They saved the best for last at the Fasig-Tipton Midlantic 2-year-olds in training sale.
The sale-topping Medaglia d'Oro colt was bought by agent Dennis O'Neill for $1.2 million during the waning hours of the May 22 final session of the two-day auction, which ended on nearly even terms with the record 2017 sale.
Consignors Randy Hartley and Dean DeRenzo purchased the colt, who breezed an eighth-mile in :10 1/5, co-second-fastest at the distance during the under tack show, for $475,000 from the Four Star Sales consignment at last year's Keeneland September yearling sale.
"We loved the breeze obviously; he really galloped amazing and then to see him at the end of the shank, we were hooked," said O'Neill, adding he bought the colt on behalf of a new Middle Eastern client who does not want to be identified. "He just said he wanted the best horse in the sale. From the time we laid eyes on him, we fell in love with him.
"We were hoping not to go that high, but we did. We're really, really excited. We were looking for a (Kentucky) Derby horse and hope this is the one."
Agent Donato Lanni was the underbidder during the protracted war for the sale-topper, consigned as Hip 565.
O'Neill said the colt will be trained in Southern California by his brother, Doug O'Neill.
Hartley was thrilled with the outcome, noting that he and DeRenzo had been nervous waiting out the rest of the sale until their prized colt entered the ring.
"There is nothing like stress," Hartley said. "It was just exciting. (Buyers) wait for those kind. It's just exciting to be able to come here and sell these horses. For us to have a place to come this late in the year and give these horses time to develop, makes a big difference."
The Medaglia d'Oro colt and a More Than Ready colt—sold during Monday's session for $750,000 that was acquired as a yearling for $500,000—reflected the decision by Hartley and DeRenzo to step up the price they paid for pinhook prospects.
"It's a lot of risk to spend that much on a yearling," Hartley said. "You worry about them from the time you get them home until the time you get them here. Everything has to go right and they have to perform."
Bred in Kentucky by Three Chimneys Farm and Besilu Stables, the colt is out of the grade 3-winning Tapit mare Tapicat and is from the female family of multiple grade 1 winner and sire Cat Thief and multiple grade 3 winner Train Robbery.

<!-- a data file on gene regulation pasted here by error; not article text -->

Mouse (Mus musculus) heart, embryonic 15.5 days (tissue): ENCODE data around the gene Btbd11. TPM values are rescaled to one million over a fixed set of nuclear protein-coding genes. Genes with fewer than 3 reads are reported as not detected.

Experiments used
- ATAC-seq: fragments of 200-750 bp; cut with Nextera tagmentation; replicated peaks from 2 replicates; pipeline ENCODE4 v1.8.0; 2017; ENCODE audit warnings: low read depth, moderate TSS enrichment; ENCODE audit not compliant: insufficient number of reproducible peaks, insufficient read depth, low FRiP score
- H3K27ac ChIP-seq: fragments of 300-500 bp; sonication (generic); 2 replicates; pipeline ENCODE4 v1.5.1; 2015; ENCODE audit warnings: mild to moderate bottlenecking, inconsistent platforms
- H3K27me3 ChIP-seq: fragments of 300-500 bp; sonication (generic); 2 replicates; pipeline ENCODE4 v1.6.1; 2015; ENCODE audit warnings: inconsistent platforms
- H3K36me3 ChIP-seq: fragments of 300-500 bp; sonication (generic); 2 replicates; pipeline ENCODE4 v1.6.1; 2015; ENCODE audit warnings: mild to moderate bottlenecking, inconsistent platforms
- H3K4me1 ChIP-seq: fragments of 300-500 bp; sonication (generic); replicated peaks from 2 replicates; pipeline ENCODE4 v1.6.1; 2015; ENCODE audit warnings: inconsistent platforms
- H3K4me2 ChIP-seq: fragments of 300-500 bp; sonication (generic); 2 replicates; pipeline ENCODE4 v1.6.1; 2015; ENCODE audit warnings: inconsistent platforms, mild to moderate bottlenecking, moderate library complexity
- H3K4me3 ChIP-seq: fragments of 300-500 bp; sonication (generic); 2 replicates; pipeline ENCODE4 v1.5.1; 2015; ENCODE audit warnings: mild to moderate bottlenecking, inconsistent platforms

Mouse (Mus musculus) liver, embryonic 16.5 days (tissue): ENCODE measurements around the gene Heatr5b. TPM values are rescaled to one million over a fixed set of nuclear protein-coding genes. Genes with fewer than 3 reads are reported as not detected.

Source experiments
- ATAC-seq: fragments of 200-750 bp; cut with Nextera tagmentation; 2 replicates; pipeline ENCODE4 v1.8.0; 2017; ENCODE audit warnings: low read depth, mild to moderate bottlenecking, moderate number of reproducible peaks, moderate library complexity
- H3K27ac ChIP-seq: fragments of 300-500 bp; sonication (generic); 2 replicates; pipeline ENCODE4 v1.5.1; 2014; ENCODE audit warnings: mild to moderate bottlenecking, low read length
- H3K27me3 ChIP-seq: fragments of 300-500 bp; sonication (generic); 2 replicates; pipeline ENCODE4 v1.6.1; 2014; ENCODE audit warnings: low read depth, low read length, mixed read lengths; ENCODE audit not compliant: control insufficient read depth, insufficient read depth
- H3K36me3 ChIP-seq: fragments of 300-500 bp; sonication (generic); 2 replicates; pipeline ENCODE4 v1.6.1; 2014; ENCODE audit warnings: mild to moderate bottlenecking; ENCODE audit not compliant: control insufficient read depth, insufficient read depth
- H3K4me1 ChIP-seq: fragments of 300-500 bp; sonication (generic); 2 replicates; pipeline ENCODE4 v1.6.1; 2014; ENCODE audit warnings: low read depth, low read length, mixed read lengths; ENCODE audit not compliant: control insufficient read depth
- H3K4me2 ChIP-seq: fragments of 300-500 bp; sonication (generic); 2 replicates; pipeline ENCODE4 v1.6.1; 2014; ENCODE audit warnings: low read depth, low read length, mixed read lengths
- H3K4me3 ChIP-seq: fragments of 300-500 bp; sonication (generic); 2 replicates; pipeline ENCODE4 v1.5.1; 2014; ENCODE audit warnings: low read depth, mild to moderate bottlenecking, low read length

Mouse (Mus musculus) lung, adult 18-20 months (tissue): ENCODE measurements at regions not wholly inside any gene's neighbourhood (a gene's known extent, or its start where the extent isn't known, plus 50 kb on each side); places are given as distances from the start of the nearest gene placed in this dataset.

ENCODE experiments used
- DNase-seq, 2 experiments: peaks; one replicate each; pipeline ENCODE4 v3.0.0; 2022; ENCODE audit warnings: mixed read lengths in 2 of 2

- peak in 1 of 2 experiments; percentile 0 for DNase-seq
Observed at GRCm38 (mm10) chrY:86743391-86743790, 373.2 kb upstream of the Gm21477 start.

From 600 cataloged, Fasig-Tipton reported 333 horses sold for gross receipts of $24,868,500, a slight decline from the $25,237,000 total paid for 330 head a year ago. The average of $74,680 was down 2.3% from the $76,476 figure in 2017 and the median price improved 8.6% to $38,000 from $35,000 last year. The 97 horses bought back represented 22.5% through the ring, compared with an RNA rate of 19.9% when 82 horses went unsold last year.
"I thought it was a good sale from start to finish," Midlantic sale director Paget Bennett said. "We got people here I hadn't seen here before, so it's always good to have new faces here. I think they went home with purchases that will get them on the (future catalog) covers or that will get them into a winner's circle quickly."
Bennett said the sale topper and other big purchases were indicative of an increase in quality of horses offered at the sale.
"The consignors have just gotten so confident in bringing those type of horses to this mareketplace," she said. "They love the racetrack, they love the area, the timing all works. They have been rewarded in the past and confident enough to do it year after year."
The buying bench consisted mainly of domestic buyers boosted by a few international attendees, with an especially strong presence from Korean representatives.
Buying under the KOID and SROA (KOID) names, Koreans accounted for 24 horses bought for a total $1,218,000, the highest price being $110,000 for a Flashback colt (Hip 573).
Prominent Mid-Atlantic owner Chuck Zacney, accompanied by trainer John Servis, said he found it to be mostly a buyers' market.
"I'm not sure what we were expecting coming in," he said. "We were looking more for quality than quantity. I think we got some really good stock at reasonable prices. It's been a real solid market."
"There are a lot of trainers here looking for good, sound horses," said Jimbo Gladwell of Top Line Sales. "The (workout) time is not playing as much of a factor. It's kind of a breath of fresh air to see these trainers come in and watch just how they move and how they show—just good, usable horses."
Gladwell said Top Line had a high clearance rate as a result of setting practical reserve prices.
"If you've put reasonable reserves on them we've got them moved," he said.
Consignor Cary Frommer said the second day's activity was more vibrant than the Monday opener.
"The market today was better than yesterday," the South Carolinian said. "I've sold two—for $300,000 and $340,000—so I'm finding today's market good, but it was very tough yesterday, I thought. It's like that every year.
"(On) the first day people are waiting. They don't want to spend all their money on the first day and not have anything left for the second day, and unless you have a really standout horse on the first day, you might get missed. So as the day went on and people weren't buying horses, they came back to the barn to see my RNA's and I ended up getting them all sold. But that's not the way I like to do it."
Additional reporting by Meredith Daugherty